Certain company perks can’t be beat. A stocked snack counter, in-office massages, catered lunches, or an onsite barista are all things that make going to the office more of a treat than a chore. Nowadays, employees value these feel-good benefits more than ever—especially if unlimited time off is in the mix.
In fact, a Glassdoor survey reported that 79% of employees prefer new or additional benefits to an actual pay increase. No offense to the masseuse or barista, but unlimited time off just has an extra edge. In that same Glassdoor survey, paid vacation time was ranked second as a most-valued benefit—right behind health insurance.
For MammothHR, this was also the case. The small, on-call team tested out unlimited time off and saw employees praising the choice left and right. It even beat out dental insurance and professional development.
As with anything, there are pros (uhhh … did you hear us say unlimited vacation?) and cons. Let’s look at some of the benefits, drawbacks, and everything else you need to know about helping implement or simply using this new phenomenon.
Three Pros of Unlimited Time Off
Why exactly would a company want to offer an unlimited vacation policy? For many, it comes down to these heavy hitters.
1. Engaged & Happy Employees
Companies are most successful when employees are invested in their work and satisfied with their jobs. Offering unlimited PTO is a surefire way to accomplish that without causing burnout.
Work-life balance has become an increasingly important issue for many employees. They desire to be viewed as whole human beings—rather than one person in the office, and another outside of normal working hours. An unlimited time-off arrangement tells employees they’re valued and trusted as people—not just workers.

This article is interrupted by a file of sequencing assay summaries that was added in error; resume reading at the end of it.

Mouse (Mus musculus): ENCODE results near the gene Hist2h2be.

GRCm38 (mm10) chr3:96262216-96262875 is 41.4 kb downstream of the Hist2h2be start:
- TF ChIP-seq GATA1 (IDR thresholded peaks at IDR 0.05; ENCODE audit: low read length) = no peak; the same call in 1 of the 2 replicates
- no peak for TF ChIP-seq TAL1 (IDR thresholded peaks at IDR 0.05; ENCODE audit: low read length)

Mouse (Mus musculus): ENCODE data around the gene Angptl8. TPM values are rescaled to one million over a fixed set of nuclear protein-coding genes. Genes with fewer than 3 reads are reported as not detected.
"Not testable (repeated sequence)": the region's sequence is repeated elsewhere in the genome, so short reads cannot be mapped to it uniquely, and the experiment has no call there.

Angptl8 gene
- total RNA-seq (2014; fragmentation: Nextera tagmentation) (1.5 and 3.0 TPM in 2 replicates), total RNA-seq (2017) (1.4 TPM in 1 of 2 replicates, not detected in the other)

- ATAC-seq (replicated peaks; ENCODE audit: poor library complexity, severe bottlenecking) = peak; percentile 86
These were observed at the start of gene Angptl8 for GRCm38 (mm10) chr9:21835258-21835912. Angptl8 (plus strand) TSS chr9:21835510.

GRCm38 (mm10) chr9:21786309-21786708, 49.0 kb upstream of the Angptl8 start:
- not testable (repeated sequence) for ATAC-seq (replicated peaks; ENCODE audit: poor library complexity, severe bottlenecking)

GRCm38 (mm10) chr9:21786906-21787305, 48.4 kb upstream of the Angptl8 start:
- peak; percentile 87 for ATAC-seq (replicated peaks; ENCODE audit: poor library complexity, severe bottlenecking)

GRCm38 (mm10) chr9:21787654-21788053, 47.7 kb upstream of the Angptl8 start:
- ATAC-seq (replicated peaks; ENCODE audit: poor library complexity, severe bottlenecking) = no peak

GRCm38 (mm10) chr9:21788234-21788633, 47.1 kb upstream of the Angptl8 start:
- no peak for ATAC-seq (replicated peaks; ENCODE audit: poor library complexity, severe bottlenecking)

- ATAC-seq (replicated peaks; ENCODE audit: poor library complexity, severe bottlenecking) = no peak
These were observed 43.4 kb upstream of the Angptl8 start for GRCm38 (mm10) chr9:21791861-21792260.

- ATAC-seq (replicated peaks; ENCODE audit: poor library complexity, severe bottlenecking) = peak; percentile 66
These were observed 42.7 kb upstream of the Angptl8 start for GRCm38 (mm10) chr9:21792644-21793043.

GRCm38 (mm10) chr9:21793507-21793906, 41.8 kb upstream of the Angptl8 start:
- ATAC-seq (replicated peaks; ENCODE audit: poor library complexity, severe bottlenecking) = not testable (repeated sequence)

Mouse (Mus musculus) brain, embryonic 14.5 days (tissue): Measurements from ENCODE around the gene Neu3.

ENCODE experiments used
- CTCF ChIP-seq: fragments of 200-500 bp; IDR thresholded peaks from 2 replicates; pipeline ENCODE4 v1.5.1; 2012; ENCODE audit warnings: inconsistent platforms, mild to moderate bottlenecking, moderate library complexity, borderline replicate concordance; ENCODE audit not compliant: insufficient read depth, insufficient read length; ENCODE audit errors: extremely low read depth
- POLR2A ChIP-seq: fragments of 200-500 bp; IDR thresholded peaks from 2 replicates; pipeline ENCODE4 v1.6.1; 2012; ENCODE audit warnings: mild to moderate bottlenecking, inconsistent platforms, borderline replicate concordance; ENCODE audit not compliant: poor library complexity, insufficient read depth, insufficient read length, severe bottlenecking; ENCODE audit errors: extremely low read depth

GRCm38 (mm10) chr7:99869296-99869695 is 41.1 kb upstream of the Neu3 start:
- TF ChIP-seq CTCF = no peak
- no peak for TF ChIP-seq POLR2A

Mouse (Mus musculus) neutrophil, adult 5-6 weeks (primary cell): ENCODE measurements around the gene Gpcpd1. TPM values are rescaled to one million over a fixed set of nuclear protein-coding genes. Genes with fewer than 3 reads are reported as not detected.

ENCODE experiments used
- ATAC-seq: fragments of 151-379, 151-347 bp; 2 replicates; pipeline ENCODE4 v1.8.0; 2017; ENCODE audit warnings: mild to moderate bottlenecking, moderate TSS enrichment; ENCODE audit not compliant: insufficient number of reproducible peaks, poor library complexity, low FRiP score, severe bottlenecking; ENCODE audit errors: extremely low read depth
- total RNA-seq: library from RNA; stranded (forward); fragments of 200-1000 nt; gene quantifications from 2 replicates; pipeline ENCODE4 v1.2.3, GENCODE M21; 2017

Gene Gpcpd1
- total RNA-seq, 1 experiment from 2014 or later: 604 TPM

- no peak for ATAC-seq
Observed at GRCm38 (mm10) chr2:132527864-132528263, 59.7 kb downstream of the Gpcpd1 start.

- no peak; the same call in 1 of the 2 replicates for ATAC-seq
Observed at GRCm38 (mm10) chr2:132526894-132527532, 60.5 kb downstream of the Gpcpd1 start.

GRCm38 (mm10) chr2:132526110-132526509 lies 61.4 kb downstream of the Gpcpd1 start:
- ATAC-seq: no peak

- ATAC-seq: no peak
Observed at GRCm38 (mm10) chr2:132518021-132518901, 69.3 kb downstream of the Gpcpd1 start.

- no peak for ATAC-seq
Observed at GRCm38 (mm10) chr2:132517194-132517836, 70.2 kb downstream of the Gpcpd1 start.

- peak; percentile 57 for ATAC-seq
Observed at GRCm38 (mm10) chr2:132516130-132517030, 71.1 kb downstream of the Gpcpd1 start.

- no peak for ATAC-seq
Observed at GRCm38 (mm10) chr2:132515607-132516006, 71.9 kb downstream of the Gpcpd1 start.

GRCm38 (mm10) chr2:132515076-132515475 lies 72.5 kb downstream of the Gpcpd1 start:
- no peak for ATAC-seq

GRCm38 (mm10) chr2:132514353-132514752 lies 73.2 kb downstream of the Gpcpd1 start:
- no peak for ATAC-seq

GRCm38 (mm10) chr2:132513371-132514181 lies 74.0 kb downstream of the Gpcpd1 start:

2. A Flexible Culture
A family emergency, a case of the sniffles, or an afternoon dentist appointment. Typically, these are situations where employees would have to request off for while pulling days from the summer lakehouse. This isn’t the case with an unlimited PTO policy.
Offering uncapped time off fosters a culture of flexibility, where employees can escape the office when needed. It comes as no surprise that flexible scheduling has also significantly increased in value to employees over the past few years.
3. Cost Savings
Alright, all of that sounds nice, but ultimately you know decision-makers still care about the bottom line. As it turns out, an unlimited time off is helpful in this regard as well.
Compared to many countries around the world, Americans don’t take that much vacation. Average workers with unpaid time off typically leave three days on the table. Since this is time that gets paid out to employees when they change jobs or retire, it’s pretty costly for employers.
Fortunately for the company budget, an uncapped policy removes the average vacation liability, which—according to Oxford Economics—saves companies approximately $1,898 per employee. Pretty hefty savings, right?
Two Cons of Unlimited Vacation
Voting for unlimited time off sounds like it’s straight out of an employment fantasy, but there are a few downsides.
1. Less Time Off